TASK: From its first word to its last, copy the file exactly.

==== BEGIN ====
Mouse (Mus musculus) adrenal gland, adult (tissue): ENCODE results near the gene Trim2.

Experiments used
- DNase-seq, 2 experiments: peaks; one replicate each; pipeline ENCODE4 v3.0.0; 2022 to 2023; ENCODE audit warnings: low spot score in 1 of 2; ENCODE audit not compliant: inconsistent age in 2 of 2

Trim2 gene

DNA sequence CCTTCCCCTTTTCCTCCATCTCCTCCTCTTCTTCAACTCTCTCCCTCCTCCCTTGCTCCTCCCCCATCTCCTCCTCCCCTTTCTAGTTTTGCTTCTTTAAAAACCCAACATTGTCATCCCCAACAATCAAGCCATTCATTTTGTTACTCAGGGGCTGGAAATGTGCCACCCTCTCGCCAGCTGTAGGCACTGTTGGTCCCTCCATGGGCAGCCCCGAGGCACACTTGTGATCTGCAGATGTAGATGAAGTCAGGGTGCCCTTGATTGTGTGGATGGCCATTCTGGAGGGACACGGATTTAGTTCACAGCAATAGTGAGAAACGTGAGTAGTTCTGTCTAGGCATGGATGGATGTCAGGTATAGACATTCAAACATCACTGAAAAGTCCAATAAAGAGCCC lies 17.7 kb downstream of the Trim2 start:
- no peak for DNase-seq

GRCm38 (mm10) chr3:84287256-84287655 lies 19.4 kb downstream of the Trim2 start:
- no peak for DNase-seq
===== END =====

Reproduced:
Mouse (Mus musculus) adrenal gland, adult (tissue): ENCODE results near the gene Trim2.

Experiments used
- DNase-seq, 2 experiments: peaks; one replicate each; pipeline ENCODE4 v3.0.0; 2022 to 2023; ENCODE audit warnings: low spot score in 1 of 2; ENCODE audit not compliant: inconsistent age in 2 of 2

Trim2 gene

DNA sequence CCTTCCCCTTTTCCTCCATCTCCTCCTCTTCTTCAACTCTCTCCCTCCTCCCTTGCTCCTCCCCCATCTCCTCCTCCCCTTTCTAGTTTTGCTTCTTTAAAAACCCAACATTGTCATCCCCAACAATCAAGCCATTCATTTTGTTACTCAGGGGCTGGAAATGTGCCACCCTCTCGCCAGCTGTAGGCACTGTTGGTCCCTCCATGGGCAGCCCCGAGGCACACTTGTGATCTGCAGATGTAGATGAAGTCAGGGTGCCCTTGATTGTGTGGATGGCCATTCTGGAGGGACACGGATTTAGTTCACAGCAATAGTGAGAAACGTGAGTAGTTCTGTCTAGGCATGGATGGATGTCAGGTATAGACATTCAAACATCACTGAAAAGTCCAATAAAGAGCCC lies 17.7 kb downstream of the Trim2 start:
- no peak for DNase-seq

GRCm38 (mm10) chr3:84287256-84287655 lies 19.4 kb downstream of the Trim2 start:
- no peak for DNase-seq